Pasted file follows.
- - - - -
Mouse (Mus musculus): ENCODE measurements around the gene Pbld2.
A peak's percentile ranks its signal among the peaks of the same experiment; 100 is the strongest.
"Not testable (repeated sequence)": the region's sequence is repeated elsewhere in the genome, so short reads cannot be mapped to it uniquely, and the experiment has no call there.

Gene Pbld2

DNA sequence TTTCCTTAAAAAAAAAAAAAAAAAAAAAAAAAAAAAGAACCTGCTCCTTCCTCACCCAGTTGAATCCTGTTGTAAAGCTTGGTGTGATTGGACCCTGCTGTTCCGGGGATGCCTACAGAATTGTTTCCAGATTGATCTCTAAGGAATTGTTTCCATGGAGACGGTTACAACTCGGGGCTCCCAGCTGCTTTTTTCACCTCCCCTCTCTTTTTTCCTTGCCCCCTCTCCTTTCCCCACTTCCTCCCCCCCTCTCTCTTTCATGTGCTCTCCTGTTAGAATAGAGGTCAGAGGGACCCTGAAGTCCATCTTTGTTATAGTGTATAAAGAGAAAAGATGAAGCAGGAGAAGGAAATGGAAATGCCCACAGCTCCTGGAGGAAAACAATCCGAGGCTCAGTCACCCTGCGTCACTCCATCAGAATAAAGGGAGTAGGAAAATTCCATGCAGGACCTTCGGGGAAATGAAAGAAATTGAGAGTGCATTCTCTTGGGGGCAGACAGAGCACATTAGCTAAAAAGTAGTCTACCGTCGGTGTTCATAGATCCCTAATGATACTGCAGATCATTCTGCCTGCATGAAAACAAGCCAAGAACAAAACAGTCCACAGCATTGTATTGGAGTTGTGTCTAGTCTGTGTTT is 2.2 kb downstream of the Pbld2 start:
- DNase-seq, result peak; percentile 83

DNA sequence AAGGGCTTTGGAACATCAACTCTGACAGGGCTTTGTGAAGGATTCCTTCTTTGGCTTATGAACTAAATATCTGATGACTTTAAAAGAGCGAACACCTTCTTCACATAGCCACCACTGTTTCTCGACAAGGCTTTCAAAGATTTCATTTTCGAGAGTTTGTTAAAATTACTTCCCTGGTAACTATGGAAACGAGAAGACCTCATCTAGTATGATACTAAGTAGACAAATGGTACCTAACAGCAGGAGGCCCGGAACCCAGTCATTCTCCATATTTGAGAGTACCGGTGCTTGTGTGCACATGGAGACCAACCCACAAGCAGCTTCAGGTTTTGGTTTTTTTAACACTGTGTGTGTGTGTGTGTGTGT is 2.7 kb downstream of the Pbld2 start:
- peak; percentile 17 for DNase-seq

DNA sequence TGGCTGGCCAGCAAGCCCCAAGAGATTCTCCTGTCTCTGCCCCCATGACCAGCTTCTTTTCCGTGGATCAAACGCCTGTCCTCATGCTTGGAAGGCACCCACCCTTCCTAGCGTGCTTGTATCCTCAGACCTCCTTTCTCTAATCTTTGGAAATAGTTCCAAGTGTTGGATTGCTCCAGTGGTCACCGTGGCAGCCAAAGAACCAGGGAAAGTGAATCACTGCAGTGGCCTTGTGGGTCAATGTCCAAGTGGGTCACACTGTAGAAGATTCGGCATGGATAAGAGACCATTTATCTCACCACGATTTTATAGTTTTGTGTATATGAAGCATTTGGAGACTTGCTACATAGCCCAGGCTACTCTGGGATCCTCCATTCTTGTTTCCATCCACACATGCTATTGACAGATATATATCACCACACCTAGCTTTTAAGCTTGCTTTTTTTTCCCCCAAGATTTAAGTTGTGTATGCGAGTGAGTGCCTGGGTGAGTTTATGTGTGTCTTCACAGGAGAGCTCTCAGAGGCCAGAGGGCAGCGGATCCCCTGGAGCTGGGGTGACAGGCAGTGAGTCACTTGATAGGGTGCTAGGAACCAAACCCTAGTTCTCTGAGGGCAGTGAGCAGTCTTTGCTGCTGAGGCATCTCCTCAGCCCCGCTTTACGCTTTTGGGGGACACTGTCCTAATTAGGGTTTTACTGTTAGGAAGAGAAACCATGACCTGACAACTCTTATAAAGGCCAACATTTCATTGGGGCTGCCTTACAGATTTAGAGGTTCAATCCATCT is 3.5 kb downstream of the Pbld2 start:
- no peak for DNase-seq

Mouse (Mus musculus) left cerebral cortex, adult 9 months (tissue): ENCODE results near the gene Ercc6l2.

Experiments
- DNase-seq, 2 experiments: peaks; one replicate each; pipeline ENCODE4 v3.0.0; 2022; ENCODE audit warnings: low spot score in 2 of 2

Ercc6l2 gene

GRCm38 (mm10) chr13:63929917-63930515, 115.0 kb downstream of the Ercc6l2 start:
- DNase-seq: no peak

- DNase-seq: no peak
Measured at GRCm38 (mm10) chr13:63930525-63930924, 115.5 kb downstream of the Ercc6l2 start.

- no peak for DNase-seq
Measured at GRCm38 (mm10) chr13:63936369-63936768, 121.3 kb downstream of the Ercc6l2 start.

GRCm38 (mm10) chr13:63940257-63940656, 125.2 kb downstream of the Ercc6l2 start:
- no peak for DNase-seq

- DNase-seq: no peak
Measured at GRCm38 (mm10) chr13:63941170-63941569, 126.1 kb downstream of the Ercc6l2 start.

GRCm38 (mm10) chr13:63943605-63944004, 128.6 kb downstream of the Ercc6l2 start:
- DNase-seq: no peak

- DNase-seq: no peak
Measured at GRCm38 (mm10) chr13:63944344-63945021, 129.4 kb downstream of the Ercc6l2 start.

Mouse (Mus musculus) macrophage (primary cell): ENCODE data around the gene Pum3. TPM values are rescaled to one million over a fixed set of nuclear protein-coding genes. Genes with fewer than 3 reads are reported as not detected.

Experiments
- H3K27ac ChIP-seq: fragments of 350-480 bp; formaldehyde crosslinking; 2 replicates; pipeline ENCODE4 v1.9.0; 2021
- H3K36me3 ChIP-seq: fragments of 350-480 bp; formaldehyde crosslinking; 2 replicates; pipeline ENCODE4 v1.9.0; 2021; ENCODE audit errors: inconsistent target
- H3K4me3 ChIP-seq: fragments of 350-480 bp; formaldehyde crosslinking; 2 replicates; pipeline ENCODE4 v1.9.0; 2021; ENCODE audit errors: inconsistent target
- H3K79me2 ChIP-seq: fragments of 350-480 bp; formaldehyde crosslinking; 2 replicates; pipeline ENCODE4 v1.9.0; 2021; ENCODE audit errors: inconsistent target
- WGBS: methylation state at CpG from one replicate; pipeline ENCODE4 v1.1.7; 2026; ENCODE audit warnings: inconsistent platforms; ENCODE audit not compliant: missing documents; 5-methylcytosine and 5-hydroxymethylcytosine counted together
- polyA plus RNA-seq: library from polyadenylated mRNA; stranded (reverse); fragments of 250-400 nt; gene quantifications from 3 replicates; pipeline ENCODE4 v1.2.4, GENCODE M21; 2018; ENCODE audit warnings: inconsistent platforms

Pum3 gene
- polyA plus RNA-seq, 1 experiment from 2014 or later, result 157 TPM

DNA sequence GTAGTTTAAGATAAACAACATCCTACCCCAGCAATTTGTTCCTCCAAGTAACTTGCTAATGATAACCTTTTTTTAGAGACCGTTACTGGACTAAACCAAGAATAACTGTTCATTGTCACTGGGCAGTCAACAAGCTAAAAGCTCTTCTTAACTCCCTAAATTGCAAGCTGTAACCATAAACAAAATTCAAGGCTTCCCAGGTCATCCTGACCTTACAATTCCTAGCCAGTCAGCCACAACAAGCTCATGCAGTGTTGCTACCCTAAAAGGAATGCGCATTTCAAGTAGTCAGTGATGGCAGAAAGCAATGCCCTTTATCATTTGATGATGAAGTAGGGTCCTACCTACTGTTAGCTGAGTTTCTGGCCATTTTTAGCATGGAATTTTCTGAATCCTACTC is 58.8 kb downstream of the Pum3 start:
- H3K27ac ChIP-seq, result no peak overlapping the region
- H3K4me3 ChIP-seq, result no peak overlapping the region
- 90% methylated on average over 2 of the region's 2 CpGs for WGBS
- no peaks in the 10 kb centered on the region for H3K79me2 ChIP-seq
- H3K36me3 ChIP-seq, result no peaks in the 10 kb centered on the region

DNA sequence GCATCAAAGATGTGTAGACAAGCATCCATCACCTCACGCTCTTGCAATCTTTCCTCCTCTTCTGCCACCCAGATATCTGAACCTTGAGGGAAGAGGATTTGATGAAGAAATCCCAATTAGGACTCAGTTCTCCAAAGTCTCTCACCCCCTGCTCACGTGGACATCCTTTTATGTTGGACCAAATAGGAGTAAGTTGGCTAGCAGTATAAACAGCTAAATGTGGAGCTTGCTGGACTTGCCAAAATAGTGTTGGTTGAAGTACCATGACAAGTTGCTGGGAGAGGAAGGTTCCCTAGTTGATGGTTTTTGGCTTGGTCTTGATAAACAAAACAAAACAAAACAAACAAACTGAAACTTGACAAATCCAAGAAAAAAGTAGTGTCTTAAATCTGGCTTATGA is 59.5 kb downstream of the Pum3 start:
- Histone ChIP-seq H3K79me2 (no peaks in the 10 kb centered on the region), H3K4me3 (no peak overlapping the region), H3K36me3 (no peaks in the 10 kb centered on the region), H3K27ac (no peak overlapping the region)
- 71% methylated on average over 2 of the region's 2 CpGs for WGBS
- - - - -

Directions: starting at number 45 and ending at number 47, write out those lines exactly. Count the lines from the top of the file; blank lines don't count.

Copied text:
DNA sequence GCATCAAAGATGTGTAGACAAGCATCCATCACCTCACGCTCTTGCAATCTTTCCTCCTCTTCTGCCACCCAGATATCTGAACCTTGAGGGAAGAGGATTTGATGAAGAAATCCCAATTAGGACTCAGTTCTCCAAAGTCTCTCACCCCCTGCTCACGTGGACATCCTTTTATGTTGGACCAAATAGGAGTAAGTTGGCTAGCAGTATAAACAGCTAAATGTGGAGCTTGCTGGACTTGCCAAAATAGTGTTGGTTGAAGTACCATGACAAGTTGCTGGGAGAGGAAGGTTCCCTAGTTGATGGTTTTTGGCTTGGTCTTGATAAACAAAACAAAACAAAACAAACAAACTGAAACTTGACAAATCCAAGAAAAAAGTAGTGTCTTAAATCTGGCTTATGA is 59.5 kb downstream of the Pum3 start:
- Histone ChIP-seq H3K79me2 (no peaks in the 10 kb centered on the region), H3K4me3 (no peak overlapping the region), H3K36me3 (no peaks in the 10 kb centered on the region), H3K27ac (no peak overlapping the region)
- 71% methylated on average over 2 of the region's 2 CpGs for WGBS